I bought a fishing license this year, just like I have every year since I turned 16. I bought a license for my wife, and my kids still aren’t old enough to need one (16 or older), but we all fished in the past year, just like we do every year.
Statistics compiled by the state Game and Fish Department revealed more than 222,000 fishing licenses were sold last year, an increase of 3,000 from 2013-14.
I stopped for a moment and did some basic math and contemplated the fact North Dakota’s entire state population is now just under 740,000 from what Wikipedia told me. The license numbers indicate just about one out of every four North Dakota residents age 16 and older bought a fishing license last year.
In addition, nearly 65,000 nonresidents bought fishing licenses, which was also a new record.
All about water
License sales records are closely tied to a record number of fishing lakes in North Dakota and aggressive fish management. It’s no secret Lake Sakakawea, Devils Lake and Lake Oahe/Missouri River remain the top three fisheries in the state, as has been the case for decades. But since the return of water to the prairies after 1993, we’ve seen more and more sloughs, ponds and lakes thrive as fisheries.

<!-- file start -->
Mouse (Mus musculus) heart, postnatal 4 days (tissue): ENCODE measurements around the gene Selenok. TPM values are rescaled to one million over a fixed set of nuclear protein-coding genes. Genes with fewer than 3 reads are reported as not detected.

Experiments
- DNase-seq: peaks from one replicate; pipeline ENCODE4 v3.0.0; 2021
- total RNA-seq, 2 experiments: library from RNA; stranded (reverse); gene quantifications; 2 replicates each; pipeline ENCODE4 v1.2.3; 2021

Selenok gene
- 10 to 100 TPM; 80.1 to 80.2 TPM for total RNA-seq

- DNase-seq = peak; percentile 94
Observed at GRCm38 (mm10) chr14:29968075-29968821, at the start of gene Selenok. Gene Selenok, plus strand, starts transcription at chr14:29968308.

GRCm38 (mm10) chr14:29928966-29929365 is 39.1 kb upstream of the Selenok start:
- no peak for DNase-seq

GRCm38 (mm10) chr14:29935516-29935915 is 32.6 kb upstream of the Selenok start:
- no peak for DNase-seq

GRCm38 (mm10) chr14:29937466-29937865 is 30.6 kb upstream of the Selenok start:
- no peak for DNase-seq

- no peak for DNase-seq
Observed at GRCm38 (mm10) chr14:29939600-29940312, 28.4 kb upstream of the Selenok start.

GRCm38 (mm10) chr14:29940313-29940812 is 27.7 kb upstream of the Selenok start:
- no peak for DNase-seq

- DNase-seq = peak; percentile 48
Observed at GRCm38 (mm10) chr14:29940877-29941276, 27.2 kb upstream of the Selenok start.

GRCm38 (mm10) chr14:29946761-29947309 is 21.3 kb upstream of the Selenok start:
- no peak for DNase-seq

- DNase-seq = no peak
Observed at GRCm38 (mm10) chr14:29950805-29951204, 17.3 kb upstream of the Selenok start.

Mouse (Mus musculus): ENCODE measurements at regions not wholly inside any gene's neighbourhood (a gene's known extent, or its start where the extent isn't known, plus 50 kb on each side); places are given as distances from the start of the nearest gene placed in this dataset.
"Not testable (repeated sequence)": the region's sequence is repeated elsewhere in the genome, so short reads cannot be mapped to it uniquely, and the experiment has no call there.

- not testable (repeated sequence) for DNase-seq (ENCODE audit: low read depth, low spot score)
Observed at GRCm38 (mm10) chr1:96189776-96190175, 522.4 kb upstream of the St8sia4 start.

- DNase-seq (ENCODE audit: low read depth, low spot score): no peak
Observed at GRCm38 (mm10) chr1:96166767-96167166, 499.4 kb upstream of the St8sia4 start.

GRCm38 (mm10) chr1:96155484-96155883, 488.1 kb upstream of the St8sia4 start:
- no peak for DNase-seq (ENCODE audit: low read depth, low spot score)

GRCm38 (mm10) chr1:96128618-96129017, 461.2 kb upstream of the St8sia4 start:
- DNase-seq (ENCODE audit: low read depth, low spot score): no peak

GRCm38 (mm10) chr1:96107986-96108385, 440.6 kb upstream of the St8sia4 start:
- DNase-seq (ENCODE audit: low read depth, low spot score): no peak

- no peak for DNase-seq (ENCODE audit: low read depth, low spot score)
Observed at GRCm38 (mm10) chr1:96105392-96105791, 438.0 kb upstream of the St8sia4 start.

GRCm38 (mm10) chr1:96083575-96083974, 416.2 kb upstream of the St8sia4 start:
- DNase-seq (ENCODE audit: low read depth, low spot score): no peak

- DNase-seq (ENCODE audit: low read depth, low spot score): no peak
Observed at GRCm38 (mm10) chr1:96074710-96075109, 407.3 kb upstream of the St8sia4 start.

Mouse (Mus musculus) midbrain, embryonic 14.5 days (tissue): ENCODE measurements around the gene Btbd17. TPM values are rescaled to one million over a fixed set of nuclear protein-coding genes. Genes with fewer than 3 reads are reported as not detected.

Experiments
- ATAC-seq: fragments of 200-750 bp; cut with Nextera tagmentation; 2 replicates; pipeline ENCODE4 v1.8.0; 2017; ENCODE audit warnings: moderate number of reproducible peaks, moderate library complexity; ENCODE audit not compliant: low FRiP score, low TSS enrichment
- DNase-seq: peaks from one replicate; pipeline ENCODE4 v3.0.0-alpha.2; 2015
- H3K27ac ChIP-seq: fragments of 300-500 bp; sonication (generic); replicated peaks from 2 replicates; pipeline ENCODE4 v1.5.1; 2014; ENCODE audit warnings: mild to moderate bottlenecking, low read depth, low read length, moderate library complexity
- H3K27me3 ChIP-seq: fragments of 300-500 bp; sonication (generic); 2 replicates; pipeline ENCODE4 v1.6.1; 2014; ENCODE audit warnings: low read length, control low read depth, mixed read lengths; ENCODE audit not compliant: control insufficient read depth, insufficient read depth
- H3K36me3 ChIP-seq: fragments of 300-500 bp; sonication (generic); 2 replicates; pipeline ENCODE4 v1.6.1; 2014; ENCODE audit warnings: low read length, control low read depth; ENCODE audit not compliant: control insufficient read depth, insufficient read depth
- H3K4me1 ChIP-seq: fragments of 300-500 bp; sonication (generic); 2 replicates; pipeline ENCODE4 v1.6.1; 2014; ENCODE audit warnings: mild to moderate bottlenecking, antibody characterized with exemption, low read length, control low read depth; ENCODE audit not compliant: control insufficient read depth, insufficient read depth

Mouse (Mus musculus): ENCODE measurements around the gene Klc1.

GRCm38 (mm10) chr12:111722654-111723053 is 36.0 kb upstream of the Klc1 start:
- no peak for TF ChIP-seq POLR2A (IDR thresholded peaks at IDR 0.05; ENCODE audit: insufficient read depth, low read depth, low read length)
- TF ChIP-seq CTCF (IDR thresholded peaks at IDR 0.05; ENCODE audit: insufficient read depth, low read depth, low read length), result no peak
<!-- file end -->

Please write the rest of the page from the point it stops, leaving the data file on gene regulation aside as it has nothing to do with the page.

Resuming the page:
As a comparison, let’s look at fishing license sales from that last year since water started to return. During the 1992-93 license year, Game and Fish issued about 94,500 resident licenses and 14,300 nonresident licenses, for a total of 108,800. That’s about half the number of anglers we have today.
Surely, some of that increase is related to the state’s increased population in the past decade, but it also means more beginners and infrequent anglers are buying a license more often because of improved fishing opportunities in more areas.
Places where people played softball and hunted pheasants now are producing walleyes and perch in summer and winter. In addition, Game and Fish biologists have stocked more than 48 million walleye fingerlings in the past five years, along with salmon, trout, pike, bass and panfish.
While stocking is one part of the equation, ample water and accompanying fisheries management strategies have worked to help make fishing in North Dakota continue to flourish. Several times in the past two decades, we’ve thought the realities of natural weather cycles would turn the improving fishing scene around. So far, that has not happened in the long term, and no one knows how long the wet cycle will continue.
So, while September means our focus shifts to hunting, there’s still plenty of time to fish. If you are hunting, there’s a good chance you probably spent some time this past year casting a line. And if you’re like me, stop for a minute and smile because you were part of another record.
Who knows, maybe next year we’ll do it again.